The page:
The most significant predictor of change was the degree of symptom severity at baseline; with higher baseline scores reporting greater symptom improvement. Men with moderate to severe symptoms represented the majority of patients at baseline. In the three scheduled follow-up appointments, the number of patients with severe symptoms constantly decreased, the majority rating their symptoms as mild, with a few reporting moderate symptom scores (see graphs)

Conclusion:

Preliminary results indicate that water-induced thermotherapy, a minimally invasive, well-tolerated procedure, is an efficacious, durable, and viable option for the treatment of CPPS. Conductive heat provides a homogeneous uniform depth of penetration, and since no necrosis is produced at this lower treatment temperature, there is no need for post-treatment catheterization.

Criteria

BASELINE (30 patients) 

1 MONTH (25 patients) 

6 MONTH (17 patients) 

12 MONTH (24 patients) 

Pain 
(% Change) Score (S):
0-21

11.8
Moderate
(7<S≤14)

8.9 (-24.6%)
Moderate
(7<S≤14)

.9 (-41.5%)
Mild
(0≤S≤7)

5.0 (-57.6%)
Mild
(0≤S≤7)

Urinary Symptoms
(% Change)
Score (S):
0-10

3.7
Moderate
(3<S≤6)

2.7 (-27.0%)
Mild
(0≤S≤3)

2.9 (-21.6%)
Mild
(0≤S≤3)

2.0 (-45.9%)
Mild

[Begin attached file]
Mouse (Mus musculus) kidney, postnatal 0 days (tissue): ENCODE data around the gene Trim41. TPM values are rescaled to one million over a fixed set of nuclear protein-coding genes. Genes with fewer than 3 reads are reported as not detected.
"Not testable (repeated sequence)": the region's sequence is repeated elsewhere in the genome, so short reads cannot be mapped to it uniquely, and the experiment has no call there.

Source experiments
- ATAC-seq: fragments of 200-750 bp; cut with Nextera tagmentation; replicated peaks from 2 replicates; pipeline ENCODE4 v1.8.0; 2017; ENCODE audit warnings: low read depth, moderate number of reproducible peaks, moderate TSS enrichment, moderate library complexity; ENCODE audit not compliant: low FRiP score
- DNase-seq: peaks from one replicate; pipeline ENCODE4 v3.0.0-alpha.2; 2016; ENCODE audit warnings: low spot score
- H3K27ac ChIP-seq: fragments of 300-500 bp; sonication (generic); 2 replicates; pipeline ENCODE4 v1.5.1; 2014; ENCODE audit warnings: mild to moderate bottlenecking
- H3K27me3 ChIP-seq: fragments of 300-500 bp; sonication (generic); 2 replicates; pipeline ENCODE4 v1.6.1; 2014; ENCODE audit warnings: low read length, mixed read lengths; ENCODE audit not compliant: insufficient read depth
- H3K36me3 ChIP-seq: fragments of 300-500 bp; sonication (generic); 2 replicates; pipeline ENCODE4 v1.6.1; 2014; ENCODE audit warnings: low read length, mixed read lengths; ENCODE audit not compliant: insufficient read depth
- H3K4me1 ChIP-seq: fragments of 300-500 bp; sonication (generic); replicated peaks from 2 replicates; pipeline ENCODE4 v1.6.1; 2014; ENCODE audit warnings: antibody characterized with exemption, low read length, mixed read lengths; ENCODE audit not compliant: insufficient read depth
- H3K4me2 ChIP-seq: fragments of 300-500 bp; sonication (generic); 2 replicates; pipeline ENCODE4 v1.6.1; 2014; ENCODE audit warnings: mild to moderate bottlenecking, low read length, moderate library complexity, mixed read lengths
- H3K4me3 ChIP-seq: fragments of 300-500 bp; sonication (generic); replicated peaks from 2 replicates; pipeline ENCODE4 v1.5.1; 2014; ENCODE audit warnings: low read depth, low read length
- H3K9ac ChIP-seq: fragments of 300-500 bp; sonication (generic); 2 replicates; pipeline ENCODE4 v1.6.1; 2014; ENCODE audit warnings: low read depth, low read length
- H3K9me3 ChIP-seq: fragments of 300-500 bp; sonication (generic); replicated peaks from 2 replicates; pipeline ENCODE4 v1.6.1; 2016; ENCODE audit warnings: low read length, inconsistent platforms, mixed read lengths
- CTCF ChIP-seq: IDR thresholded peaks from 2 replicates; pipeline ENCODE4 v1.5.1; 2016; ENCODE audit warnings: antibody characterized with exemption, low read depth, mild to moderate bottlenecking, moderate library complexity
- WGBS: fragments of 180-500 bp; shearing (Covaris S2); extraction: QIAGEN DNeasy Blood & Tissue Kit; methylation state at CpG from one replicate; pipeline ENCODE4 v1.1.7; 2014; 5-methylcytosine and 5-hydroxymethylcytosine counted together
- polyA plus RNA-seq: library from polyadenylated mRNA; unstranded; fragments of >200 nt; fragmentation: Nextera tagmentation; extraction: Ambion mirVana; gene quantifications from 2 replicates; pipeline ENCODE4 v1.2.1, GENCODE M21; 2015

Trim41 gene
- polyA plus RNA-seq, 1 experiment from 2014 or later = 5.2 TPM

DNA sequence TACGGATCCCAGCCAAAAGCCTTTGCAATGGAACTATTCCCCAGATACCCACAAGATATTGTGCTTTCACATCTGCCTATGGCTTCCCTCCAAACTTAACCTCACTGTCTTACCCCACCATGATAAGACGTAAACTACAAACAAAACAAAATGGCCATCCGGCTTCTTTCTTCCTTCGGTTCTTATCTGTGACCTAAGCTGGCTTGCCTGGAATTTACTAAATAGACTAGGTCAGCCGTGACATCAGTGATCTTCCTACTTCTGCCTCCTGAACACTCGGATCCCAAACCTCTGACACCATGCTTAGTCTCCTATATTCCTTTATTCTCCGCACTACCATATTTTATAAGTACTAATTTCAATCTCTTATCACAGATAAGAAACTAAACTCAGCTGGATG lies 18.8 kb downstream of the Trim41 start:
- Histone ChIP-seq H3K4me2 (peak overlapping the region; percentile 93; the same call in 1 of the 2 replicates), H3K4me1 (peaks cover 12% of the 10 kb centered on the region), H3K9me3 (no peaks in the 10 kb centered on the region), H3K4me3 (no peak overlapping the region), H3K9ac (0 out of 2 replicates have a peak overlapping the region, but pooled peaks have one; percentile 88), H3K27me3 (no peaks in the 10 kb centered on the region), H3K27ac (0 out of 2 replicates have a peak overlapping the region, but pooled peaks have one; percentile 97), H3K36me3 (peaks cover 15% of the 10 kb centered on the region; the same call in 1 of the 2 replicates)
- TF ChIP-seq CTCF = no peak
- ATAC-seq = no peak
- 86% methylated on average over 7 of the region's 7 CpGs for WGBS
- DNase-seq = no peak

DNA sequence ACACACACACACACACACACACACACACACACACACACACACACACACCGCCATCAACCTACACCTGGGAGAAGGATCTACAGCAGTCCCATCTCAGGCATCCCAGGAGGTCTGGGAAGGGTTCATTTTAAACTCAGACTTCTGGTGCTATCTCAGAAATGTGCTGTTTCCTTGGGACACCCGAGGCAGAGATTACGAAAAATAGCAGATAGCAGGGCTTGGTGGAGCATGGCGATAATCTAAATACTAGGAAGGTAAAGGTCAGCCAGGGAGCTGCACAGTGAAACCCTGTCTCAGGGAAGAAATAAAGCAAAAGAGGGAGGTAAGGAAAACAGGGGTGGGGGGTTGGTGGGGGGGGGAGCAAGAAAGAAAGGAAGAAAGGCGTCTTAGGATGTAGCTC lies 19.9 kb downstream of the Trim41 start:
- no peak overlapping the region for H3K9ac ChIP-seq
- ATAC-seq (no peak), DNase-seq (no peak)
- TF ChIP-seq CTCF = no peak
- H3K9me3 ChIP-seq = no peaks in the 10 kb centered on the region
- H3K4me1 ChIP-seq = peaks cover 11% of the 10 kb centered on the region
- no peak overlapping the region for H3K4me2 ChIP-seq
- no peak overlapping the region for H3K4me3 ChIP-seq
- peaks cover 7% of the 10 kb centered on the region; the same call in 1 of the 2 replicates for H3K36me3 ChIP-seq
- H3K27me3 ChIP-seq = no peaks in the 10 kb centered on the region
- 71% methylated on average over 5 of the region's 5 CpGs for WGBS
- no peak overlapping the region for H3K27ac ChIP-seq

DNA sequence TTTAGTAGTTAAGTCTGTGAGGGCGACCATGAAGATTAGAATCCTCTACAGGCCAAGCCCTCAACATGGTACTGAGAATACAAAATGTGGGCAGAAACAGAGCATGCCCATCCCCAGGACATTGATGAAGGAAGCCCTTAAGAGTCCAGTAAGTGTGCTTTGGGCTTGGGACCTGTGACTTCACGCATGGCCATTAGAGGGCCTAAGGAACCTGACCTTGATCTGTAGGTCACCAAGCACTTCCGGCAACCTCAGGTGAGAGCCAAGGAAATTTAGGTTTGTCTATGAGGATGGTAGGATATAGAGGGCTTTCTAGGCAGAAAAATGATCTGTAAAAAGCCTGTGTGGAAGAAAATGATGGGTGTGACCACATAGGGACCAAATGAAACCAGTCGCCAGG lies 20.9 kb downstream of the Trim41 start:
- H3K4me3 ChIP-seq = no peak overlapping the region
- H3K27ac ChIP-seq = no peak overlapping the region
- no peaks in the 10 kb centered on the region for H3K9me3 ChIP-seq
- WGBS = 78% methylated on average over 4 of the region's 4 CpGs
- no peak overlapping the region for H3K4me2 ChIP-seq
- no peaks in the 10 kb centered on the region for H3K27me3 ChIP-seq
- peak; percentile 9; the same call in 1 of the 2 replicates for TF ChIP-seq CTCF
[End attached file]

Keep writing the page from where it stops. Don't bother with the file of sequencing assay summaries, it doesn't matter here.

0≤S≤3)

Quality of Life
(% Change)
Score (S):
0-12

8.6 Severe
(8<S≤12)

6.8 (-20.9%)
Moderate
(4<S≤8)

5.1 (-40.7%)
Moderate
(4<S≤8)

4.3 (-50.0%)
M oderate (4<S≤8)

Peak Flow
(ml/sec)

20.0

20.3

20.2

19.8

Average Flow
(ml/sec)

12.3

13.3

11.0

11.1

 

References:

1. Servadio C., Leib Z., and Lev A. Disease of prostate treated by local microwave hyperthermia, Urology, vol. 30, pp. 97-99,1987.
2. Servadio C. and Leib Z., Chronic abacterial prostatitis and hyperthermia: A possible new treatment?, British Journal of Urology, vol. 67, pp. 308-311, 1991.
3. Montorsi F. et al., Is there a role for transrectal microwave hyperthermia of the prostate in the treatment of abacterial prostatitis and prostatodynia?, Prostate, vol. 22, pp. 139-146, 1993.
4. Choi N. G. et al, Clinical experience with transurethral microwave thermotherapy for chronic nonbacterial prostatitis and prostatodynia, Journal of Endourology, vol. 8, pp. 61-64, 1994.
5. Nickel J.C. and Sorenson R., Transurethral microwave thermotherapy of nonbacterial prostatitis and prostatodynia: initial experience, Urology, vol. 44, pp. 458-460, 1994.
6. Nickel J.C. and Sorenson R., Transurethral microwave thermotherapy for nonbacterial prostatitis: a randomized double-blind sham controlled study using new prostatitis specific assessment questionnaires, Journal of Urology, vol. 155, pp. 1950-1955, 1996.
7. Nickel J.C., Siemens D.R., and Johnston B. Transurethral radiofrequency hot balloon thermal therapy in chronic nonbacterial prostatitis, Techniques in Urology, vol. 4, pp. 128-130, 1998.

Source of Funding: NONE

Unpublished, presented as a booth presentation at the AUA Annual meeting 2002 in Orlando, FL.